India leads in transgender sex workers with 90% followed by Malaysia 84%, Indonesia 81%, El Salvador 47% and Cambodia 36% (Baral et.al.2012). HIV prevalence is up to 9 times higher for transgender sex workers as compared to non-transgender female sex workers often the customers of the transgender community who are mostly into prostitution are not healthy people and they fall prey to the HIV virus. Lack of knowledge about People think that it is discriminatory to stop the people of Lesbian, Gay, Bisexual and Transgender communities more commonly known as the LGBT communities to donate blood, the actual reason behind this is that the people of this specified community indulge themselves in kinds of erotic sexual activities, which are not always healthy. These people are the foremost carriers of the HIV virus (Genz et.al. 2015).

Due to the ignorance among the people in the society about HIV, the patients encounter social exclusion and cannot access appropriate treatment for health improvement. In the global scenario and Australia, it can be seen that the patients suffering from HIV die due to lack of medical treatment, as they never visited the medical facilities. As one of the interventions for treating and spreading awareness about HIV is through primary healthcare, other medical interventions can also be used for treating the patients suffering from HIV. The nursing interventions will thereby, help in spreading awareness about the real cause of HIV, ways of preventing HIV and methods of HIV treatment.


Health promotion is one of the key nursing interventions that help in mitigating the social exclusion that majority of the HIV patients suffer (Curran et al., 2012). Organizing and conducting health promotions will spread awareness about HIV within the society. The main aim of the health promotions is to imbibe the knowledge within the people that HIV does not spread by touching. If the aforementioned thought is eradicated from the society, treating HIV patients will be much easier. HIV patients’ encounters social exclusion, as the society feel the disease spreads by touching. Moreover, the health promotions can also be conducted with the aim of spreading awareness regarding how HIV is spread, methods of preventing the spread of HIV along with the effectiveness of the medical intervention for treating HIV.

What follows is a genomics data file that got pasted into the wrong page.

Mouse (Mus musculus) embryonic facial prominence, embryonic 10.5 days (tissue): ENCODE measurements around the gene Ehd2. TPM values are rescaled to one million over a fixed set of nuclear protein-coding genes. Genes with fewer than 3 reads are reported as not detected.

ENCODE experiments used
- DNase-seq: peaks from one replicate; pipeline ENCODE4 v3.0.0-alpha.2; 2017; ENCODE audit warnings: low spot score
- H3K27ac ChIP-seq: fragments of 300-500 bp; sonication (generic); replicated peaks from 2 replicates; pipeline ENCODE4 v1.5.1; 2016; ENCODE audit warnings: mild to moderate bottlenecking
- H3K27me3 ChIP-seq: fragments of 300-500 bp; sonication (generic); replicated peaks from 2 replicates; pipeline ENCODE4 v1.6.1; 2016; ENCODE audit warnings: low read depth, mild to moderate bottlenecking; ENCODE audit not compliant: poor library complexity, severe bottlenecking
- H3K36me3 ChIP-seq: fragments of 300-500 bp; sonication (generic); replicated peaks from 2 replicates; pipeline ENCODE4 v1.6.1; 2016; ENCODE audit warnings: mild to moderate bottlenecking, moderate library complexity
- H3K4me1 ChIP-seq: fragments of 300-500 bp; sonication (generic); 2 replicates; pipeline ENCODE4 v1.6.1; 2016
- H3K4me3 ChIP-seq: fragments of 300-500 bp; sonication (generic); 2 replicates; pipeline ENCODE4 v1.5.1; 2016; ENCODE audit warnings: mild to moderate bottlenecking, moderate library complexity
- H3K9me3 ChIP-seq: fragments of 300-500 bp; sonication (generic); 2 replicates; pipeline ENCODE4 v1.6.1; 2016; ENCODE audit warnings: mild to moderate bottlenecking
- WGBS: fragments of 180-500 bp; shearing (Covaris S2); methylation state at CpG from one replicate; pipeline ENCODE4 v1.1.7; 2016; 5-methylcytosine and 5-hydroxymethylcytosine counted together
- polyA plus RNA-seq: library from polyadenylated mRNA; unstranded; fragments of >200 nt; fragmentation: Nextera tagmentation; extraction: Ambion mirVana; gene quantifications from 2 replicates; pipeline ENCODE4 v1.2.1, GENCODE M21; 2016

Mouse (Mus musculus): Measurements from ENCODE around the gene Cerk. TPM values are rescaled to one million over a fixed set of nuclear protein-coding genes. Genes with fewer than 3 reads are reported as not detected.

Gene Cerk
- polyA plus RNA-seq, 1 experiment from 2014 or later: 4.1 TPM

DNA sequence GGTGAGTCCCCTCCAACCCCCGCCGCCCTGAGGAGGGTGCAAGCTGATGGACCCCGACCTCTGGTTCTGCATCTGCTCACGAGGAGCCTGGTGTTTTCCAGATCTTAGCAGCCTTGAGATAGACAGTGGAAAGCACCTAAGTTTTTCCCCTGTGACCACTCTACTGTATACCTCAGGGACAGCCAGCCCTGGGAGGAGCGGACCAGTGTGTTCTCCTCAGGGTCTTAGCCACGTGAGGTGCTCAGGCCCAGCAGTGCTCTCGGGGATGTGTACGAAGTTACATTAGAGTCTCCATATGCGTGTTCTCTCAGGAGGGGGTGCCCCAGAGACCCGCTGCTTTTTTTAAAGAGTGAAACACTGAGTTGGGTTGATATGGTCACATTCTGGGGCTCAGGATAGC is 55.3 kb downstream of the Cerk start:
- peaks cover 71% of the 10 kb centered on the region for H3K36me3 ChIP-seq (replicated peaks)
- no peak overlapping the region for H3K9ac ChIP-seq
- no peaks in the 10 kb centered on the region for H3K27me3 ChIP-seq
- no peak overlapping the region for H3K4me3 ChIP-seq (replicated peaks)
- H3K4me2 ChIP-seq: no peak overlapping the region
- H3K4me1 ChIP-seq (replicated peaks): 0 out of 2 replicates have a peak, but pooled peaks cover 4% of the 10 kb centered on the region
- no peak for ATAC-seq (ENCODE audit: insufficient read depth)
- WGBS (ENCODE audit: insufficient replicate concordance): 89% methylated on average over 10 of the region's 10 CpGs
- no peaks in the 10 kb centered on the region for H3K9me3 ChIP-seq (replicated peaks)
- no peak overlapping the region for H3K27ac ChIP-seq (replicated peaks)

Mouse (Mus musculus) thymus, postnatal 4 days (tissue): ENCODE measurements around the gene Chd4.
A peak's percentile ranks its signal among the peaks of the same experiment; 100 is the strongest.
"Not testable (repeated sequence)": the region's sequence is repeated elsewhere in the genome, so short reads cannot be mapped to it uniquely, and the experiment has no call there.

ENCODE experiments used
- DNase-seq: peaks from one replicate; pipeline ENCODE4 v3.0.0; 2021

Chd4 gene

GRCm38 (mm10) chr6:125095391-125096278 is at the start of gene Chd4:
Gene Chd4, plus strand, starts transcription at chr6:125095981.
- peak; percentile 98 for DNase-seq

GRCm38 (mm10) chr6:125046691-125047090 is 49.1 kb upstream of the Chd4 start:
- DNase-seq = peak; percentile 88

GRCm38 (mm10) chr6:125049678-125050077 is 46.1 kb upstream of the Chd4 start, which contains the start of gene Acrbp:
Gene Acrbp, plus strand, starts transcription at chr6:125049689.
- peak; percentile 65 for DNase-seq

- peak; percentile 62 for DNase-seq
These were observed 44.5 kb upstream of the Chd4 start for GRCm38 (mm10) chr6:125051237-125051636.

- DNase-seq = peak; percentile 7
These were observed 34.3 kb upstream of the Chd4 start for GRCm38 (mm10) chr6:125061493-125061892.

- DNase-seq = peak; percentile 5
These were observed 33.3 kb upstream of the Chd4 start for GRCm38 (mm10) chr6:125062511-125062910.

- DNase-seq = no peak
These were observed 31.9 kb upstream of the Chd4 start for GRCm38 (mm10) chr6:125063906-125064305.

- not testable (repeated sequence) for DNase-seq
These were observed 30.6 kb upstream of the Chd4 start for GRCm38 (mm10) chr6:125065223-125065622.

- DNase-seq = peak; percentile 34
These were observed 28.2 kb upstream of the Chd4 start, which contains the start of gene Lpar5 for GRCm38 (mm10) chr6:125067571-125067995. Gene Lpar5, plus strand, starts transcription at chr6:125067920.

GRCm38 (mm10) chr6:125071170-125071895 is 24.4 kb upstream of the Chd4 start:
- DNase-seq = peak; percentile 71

However, as argued by Street, Gold & Manning (2013), individual counseling is a better option to spread awareness regarding HIV compared to mass health promotions. The healthcare professionals can select particular localities for a certain period and emphasize on counseling the people in the locality. This will allow the healthcare professionals to develop a deeper understanding of the existing mentality of the people in the locality and use appropriate counseling approach to change the thought. As health promotions consider spreading awareness within the mass, the effectiveness of the initiative is difficult to measure. On the contrary, as counseling approach, provide an opportunity to communicate personally with the people and the HIV patients, the effectiveness of the process is more compared to health promotions. For example, listening and talking to the patients suffering from HIV are considered as better, as this allows personal helps for the patients in difficult times.

Thus from the above discussion, it can be concluded that HIV is incurable is the greatest myth. People who are suffering and coming out to tell their problems are getting the necessary attention and are being cured completely to lead a normal life. All the social stigmas associated with the HIV are slowly being removed from the society. People are becoming more open towards the LGBT community. New laws are being formulated and the pressure of secluding them is falling because the religious groups are becoming tolerant with the Catholic Church being the leader. New laws and a new opening for the transgender people are on the rise. Sex Education and sanitary education is being formulated to make the people aware of the surroundings and eliminate the potential threats of contacting the HIV virus.

References

Atkins, D. (2012). Looking queer: Body image and identity in lesbian, bisexual, gay, and transgender communities. Routledge.

Baral, S. D., Poteat, T., Str?mdahl, S., Wirtz, A. L., Guadamuz, T. E., & Beyrer, C. (2013). Worldwide burden of HIV in transgender women: a systematic review and meta-analysis. The lancet infectious diseases, 13(3), 214-222.